20
AlgoRythm
10d

I'm not much a fan of JavaScript. In fact, I am not very fond of any dynamic language, but JavaScript is one of my least favorites.

But this isn't about that. I use NodeJS for all of my web serving. Why would I do that? Am I a masochist? Yes.

But this isn't about that. I use NodeJS because having the same language on client and server side is something that web has never really seen before, not in this scale. Something I really really love with NodeJS is socket connections. There's no JSON parsing, no annoying conversion of data types. You can get network data and use it AS IS. If you transmit over socket using JSON, as soon as that data arrives on the server, it is available to use. It gets me so hard.

JavaScript is built to be single-threaded, and this is rooted deep into the language. NodeJS knows this isn't gonna work. And while there's still no way to multi-thread, they still try their best and allow certain operations (Usually IO) to run async as if you were using ajax.

With modern versions of the language, the server and client side can share scripts! With the inclusion of the import keyword, for the first time I have ever seen, client and server can use the same fucking code. That is mindblowing.

Syntax is still fluffy and data types are still mushy but the ability to use the same language on both sides is respectable. Can't wait for WebASM to go mainstream and open this opportunity up to more languages!

Comments
  • 8
    If you like javascript but not dynamic types, you could try typescript
  • 1
    @zacg It's just JavaScript in disguise. I can't
  • 2
    Just wondering if you run multiple node.exes on a single PC, different CPUs and have them all communicate/share same code via socket, would that be considered multithreading?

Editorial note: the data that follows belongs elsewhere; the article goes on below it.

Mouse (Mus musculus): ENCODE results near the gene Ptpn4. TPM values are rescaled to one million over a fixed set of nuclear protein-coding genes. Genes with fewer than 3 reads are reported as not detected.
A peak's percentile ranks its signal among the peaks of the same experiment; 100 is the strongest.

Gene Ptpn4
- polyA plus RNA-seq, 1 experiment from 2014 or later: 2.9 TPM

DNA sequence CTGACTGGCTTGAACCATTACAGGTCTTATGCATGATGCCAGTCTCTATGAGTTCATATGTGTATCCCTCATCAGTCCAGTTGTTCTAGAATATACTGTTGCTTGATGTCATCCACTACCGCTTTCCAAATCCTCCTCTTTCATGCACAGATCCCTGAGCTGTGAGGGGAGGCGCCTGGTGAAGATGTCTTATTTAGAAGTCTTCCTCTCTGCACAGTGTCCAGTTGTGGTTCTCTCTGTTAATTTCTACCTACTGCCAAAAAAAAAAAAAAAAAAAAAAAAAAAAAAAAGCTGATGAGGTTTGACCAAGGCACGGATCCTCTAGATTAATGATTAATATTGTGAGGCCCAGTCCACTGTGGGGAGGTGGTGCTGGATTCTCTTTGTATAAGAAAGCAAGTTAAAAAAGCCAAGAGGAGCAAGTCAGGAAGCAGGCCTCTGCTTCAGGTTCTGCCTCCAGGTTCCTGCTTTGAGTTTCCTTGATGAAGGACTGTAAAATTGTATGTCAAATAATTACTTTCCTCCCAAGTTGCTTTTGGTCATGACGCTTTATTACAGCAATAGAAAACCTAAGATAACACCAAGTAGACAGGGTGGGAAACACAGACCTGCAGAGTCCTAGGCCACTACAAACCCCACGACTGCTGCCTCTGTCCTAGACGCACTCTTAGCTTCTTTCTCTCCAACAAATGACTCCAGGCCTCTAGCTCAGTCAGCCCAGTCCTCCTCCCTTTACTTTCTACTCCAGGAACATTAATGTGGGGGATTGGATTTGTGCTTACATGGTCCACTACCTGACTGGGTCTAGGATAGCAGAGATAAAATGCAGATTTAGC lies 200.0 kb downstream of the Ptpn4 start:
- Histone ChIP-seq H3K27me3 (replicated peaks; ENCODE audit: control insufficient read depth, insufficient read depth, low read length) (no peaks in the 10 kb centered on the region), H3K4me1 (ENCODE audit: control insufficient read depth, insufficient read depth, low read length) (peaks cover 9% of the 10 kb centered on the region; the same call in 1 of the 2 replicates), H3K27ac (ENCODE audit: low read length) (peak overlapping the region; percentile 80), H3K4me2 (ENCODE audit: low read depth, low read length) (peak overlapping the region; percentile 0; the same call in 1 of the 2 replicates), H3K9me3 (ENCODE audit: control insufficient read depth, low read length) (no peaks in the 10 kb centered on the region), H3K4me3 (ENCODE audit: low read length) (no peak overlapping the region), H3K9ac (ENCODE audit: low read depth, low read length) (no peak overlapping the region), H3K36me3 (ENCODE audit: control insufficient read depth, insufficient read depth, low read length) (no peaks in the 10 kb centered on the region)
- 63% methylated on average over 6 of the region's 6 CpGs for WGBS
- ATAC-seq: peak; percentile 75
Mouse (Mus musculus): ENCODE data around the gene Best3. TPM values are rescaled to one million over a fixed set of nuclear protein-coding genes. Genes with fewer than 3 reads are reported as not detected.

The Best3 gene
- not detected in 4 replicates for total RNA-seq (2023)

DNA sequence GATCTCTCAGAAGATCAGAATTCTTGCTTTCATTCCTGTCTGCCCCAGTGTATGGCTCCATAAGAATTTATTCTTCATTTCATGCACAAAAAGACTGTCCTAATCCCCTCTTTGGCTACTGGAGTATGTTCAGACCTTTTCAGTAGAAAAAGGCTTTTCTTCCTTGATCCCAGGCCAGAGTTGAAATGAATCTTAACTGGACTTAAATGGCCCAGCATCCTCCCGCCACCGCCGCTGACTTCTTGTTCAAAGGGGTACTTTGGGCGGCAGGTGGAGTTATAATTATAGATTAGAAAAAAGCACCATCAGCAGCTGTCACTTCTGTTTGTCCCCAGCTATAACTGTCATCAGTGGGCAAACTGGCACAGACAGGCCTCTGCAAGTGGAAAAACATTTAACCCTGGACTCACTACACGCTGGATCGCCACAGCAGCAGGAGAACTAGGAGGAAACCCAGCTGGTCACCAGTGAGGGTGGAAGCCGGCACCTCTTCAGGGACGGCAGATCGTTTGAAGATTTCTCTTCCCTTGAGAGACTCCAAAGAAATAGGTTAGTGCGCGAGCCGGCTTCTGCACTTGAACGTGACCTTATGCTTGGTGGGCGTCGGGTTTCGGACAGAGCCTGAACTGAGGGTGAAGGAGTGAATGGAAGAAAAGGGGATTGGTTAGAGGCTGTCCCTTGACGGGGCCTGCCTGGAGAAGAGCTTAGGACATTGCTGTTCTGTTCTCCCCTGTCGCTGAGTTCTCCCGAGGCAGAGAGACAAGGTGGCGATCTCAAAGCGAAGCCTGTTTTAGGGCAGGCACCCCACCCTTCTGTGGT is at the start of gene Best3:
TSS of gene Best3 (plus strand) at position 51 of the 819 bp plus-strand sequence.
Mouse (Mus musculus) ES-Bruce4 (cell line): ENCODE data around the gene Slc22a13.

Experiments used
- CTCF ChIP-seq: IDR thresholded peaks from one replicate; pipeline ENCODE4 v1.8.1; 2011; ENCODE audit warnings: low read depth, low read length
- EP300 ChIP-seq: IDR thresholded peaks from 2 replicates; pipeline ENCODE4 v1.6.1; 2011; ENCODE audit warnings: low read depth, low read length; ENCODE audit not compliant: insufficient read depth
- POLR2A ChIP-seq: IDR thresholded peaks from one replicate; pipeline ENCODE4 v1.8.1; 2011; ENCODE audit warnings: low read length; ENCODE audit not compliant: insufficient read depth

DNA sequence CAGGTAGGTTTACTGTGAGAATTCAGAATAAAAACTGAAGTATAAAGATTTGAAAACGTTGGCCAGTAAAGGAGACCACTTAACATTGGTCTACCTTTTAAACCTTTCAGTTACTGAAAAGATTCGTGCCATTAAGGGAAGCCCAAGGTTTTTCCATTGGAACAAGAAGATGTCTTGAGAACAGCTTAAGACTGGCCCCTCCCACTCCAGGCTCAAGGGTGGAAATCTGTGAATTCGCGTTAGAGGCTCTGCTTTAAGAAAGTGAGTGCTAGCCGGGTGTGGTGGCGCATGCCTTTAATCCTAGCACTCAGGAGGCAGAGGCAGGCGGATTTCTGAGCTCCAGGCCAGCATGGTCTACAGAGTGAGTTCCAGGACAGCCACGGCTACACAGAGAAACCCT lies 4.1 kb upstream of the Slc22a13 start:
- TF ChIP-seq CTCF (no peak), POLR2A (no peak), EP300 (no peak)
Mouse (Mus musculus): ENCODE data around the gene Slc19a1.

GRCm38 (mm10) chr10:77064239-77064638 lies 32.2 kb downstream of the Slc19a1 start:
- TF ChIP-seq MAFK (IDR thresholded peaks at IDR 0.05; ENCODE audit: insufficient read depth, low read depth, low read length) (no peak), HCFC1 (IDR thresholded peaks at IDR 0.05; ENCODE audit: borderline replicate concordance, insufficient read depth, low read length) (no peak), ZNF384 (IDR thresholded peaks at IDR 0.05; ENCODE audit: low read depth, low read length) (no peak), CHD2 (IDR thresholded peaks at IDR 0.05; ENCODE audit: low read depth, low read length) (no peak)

• 1
    Isn't every script you start its own thread?

    node s1.js
    node s2.js

    Wouldn't that be two threads?
  • 4
    @billgates ok satan calm down
  • 4
    @olback actually that would be two processes. The downside of that approach is that for s1.js and s2.js communicate between each other you'd have to build some inter process communication scheme.

    The single thread OP refers to is the mechanism by which Node operates - the event loop - which is indeed single threaded.
  • 2
    @billgates in the node jargon this is called clustering
  • 2
    Adding the seemingly mandatory 2018 trend to this thread. Bundle your nodejs app into a container and spin up a kubernetes cluster thats limits 1 cpu for each container and then wonder that you just wanted to write a hello world program so what the hell went wrong?
  • 0
    @AlgoRythm Javascript is just assembly in disguise
  • 0
    @snaz Assembly starts with the word ass and I think that's funny.
  • 1
    If you think tracking is a problem now, wait until WebASM. There will be no way to block it except via DNS, and the malicious trackers' response to that will be the services themselves proxying the tracking along with their own data. The only answer at that point is abstinence... or (possibly) WebASM anti-virus.

    Dark days of ubiquitous black boxes ahead.
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